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I have text file, like log.txt which constantly updates. I want some text editor which I can open on separate monitor to display this file. I want this text editor to "reload" text file from disk periodically (every N seconds) and to scroll down. What can you recommend?

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up vote 7 down vote accepted

If you prefer a GUI, you can use BareTail:

  • free and paid versions available
  • Windows
  • Portable
  • Like "tail -f" on Unix systems, but with many more features

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  • Tail multiple files

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  • Configurable highlighting

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  • Optimised real-time viewing engine
  • View files of any size (> 2GB)
  • Scroll to any point in the whole file instantly
  • View files over a network
  • Configurable line wrapping
  • Configurable TAB expansion
  • Configurable font, including spacing and offset to maximise use of screen space
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i like this tool, very handy – javapowered Sep 3 '14 at 20:09
i tried all suggestions but this tool is the best, it's very fast and works fine even when log file grows fast – javapowered Sep 4 '14 at 6:07

If you just want to watch the log as it grows, look at the 'tail' utility in a command line window.

There's a port of some of the most common unix utilities to Windows at That package has the advantage that it requires nothing in the way of support - just drop the files somewhere in your path and they just work.

To use tail to watch a log file, open up a command line window (cmd.exe) and do:

tail -f <log.txt>

It'll just keep scrolling out the contents as the log file grows. Ctrl-C to stop.

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thanks, this works – javapowered Sep 3 '14 at 12:43

If you have Git (or GitHub) installed, you can find the tail utility available in Git Shell*. You can use it to follow any file:

tail -f logfile.log

Those experienced with Unix and Linux terminals will find this very familiar. Try tail --help for more information.

* Usually this is a modified instance of Windows PowerShell.

You can also find the less utility installed with Git. As per the help text:

F                    Forward forever; like "tail -f".

Note: I don't recommend installing Git just for this. But if you already have Git installed, there's no need to find third party tail or less utilities.

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You can use Windows PowerShell (free, included in Windows XP and later):

Get-Content test.txt -Wait

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To change width:

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Useful info left by ADTC as a comment: you should also change the Defaults if you want the width to be saved and restored on a new PowerShell instance, see screenshot below.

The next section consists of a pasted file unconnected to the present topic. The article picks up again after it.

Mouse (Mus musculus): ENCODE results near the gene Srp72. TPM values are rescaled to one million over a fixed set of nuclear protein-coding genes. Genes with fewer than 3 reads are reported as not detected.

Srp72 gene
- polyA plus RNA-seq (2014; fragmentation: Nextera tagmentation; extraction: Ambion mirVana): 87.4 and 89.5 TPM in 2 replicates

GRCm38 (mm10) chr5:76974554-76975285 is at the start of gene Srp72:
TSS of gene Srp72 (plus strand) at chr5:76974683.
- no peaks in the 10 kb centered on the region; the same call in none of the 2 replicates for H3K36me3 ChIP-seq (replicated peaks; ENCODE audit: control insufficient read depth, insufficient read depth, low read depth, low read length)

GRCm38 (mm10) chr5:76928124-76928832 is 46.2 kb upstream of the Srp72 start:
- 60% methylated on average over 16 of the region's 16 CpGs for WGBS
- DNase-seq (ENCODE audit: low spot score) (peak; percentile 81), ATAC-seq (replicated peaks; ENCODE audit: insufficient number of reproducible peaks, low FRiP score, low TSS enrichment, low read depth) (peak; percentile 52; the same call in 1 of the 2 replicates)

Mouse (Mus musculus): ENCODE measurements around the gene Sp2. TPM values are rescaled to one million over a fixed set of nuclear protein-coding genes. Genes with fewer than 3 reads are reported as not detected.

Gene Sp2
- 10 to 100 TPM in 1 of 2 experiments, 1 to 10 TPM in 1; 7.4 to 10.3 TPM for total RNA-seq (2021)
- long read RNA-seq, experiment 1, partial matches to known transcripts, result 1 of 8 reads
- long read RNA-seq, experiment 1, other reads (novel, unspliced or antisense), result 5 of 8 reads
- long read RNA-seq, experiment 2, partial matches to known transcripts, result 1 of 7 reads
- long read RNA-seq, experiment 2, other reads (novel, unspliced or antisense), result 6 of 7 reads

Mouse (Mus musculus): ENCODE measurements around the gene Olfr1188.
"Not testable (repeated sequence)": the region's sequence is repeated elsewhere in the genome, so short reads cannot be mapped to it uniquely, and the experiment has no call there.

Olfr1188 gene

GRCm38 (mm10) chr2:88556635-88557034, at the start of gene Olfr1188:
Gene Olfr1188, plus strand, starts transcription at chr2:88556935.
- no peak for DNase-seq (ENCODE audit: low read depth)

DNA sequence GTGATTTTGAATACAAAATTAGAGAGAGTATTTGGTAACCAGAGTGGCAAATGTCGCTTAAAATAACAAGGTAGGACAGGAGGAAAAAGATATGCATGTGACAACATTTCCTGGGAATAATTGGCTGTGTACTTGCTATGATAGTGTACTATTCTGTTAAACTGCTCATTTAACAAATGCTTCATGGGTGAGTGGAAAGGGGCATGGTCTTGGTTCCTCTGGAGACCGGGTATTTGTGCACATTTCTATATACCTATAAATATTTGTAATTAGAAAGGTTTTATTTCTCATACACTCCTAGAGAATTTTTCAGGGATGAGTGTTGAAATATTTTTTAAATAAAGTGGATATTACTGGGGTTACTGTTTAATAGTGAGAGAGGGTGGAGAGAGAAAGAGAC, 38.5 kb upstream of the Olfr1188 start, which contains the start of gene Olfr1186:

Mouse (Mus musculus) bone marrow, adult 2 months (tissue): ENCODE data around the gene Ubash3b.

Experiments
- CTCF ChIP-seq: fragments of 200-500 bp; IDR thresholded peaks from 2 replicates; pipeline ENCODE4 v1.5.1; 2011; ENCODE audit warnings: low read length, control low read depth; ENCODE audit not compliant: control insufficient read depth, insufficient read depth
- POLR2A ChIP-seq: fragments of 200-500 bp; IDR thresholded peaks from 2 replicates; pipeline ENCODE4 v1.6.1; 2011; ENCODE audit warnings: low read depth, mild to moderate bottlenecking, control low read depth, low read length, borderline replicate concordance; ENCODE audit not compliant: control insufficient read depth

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i like it because it doesn't require additional software. default window width is 80, can I add some argument to change window width to 120 or 150? – javapowered Sep 3 '14 at 20:04
@javapowered sure, added to answer. – Franck Dernoncourt Sep 3 '14 at 21:38
You may want to mention that you should also change the Defaults if you want the width to be saved and restored on a new PowerShell instance. You can use this screenshot link. – ADTC Sep 4 '14 at 4:03
@ADTC Thanks, added in answer! – Franck Dernoncourt Sep 4 '14 at 21:49

Log Expert is an open source alternative that is quite feature-rich. It has a so called tail mode to view the end of the file.

Some standard features:

  • colorization of rows based on regex patterns
  • search

Some original features:

  • columnizers - split a log row into fields and interpret fields as date, time, or various other data types (you can write your own custom columnizer).
  • time sync - you can sync two files, and jumping to a certain time in one of them will sync the other to the same (or close) time

This Youtube video contains a screencast of the tool.

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Or you can use less, a free and open-source tool written and maintained by Mark Nudelman.

less +F log.txt

The advantage of less is that you can toggle it between being a file viewer (this disables automatic scrolling, and lets you search and scroll manually) and a log follower. Ctrl+C takes you into "less" mode (file viewer mode). And Shift+F returns you to follow mode.

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The question is tagged Windows. I don't think less would work there – Timmy Sep 3 '14 at 19:01
@Timmy: There are ways to install less on Windows. If the asker needs help doing so, he can post a comment here and ask for advice. – unforgettableid Aug 27 '15 at 18:22

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